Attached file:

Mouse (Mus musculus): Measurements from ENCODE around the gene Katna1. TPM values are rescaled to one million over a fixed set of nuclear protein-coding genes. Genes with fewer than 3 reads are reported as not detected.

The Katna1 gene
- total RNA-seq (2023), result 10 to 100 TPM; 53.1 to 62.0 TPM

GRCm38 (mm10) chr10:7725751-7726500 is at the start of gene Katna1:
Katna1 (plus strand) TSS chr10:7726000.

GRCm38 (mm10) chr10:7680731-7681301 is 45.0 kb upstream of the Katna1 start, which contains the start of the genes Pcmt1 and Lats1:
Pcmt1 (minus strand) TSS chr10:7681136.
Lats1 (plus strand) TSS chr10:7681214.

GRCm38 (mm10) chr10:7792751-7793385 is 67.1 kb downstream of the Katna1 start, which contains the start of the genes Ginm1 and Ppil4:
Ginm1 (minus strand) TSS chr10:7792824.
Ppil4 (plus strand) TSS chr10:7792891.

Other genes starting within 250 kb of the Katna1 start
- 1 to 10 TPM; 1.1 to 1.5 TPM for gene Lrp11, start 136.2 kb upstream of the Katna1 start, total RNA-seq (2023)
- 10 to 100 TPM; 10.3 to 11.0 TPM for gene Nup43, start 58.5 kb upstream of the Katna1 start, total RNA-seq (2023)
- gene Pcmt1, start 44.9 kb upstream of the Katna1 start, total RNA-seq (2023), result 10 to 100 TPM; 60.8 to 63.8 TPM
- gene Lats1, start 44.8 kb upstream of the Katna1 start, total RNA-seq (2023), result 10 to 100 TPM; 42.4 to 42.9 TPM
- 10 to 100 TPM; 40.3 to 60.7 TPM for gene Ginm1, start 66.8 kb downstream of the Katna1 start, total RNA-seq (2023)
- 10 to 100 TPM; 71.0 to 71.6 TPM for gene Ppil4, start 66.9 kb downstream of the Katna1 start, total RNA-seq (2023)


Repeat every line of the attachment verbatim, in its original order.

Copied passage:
Mouse (Mus musculus): Measurements from ENCODE around the gene Katna1. TPM values are rescaled to one million over a fixed set of nuclear protein-coding genes. Genes with fewer than 3 reads are reported as not detected.

The Katna1 gene
- total RNA-seq (2023), result 10 to 100 TPM; 53.1 to 62.0 TPM

GRCm38 (mm10) chr10:7725751-7726500 is at the start of gene Katna1:
Katna1 (plus strand) TSS chr10:7726000.

GRCm38 (mm10) chr10:7680731-7681301 is 45.0 kb upstream of the Katna1 start, which contains the start of the genes Pcmt1 and Lats1:
Pcmt1 (minus strand) TSS chr10:7681136.
Lats1 (plus strand) TSS chr10:7681214.

GRCm38 (mm10) chr10:7792751-7793385 is 67.1 kb downstream of the Katna1 start, which contains the start of the genes Ginm1 and Ppil4:
Ginm1 (minus strand) TSS chr10:7792824.
Ppil4 (plus strand) TSS chr10:7792891.

Other genes starting within 250 kb of the Katna1 start
- 1 to 10 TPM; 1.1 to 1.5 TPM for gene Lrp11, start 136.2 kb upstream of the Katna1 start, total RNA-seq (2023)
- 10 to 100 TPM; 10.3 to 11.0 TPM for gene Nup43, start 58.5 kb upstream of the Katna1 start, total RNA-seq (2023)
- gene Pcmt1, start 44.9 kb upstream of the Katna1 start, total RNA-seq (2023), result 10 to 100 TPM; 60.8 to 63.8 TPM
- gene Lats1, start 44.8 kb upstream of the Katna1 start, total RNA-seq (2023), result 10 to 100 TPM; 42.4 to 42.9 TPM
- 10 to 100 TPM; 40.3 to 60.7 TPM for gene Ginm1, start 66.8 kb downstream of the Katna1 start, total RNA-seq (2023)
- 10 to 100 TPM; 71.0 to 71.6 TPM for gene Ppil4, start 66.9 kb downstream of the Katna1 start, total RNA-seq (2023)